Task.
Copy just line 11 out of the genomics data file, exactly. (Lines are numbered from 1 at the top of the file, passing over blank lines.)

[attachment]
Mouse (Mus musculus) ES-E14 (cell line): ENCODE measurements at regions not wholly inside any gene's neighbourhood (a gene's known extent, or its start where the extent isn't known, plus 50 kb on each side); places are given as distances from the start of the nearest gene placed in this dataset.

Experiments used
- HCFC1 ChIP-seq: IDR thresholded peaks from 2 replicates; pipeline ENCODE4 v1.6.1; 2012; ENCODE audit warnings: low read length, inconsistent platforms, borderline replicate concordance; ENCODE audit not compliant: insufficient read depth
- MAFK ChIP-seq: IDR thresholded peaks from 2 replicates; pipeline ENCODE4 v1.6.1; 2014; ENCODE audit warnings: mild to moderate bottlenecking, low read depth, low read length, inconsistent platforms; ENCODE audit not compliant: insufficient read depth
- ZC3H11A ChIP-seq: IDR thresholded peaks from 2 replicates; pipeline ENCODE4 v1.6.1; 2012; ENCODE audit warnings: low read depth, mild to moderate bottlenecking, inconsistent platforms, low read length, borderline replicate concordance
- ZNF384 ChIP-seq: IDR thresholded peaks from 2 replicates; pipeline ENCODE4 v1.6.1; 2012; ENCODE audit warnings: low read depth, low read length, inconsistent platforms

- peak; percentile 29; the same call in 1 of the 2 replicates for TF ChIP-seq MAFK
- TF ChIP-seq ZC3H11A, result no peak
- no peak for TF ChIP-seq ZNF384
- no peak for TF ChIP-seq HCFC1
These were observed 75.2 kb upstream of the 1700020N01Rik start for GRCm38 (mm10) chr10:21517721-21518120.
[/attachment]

These were observed 75.2 kb upstream of the 1700020N01Rik start for GRCm38 (mm10) chr10:21517721-21518120.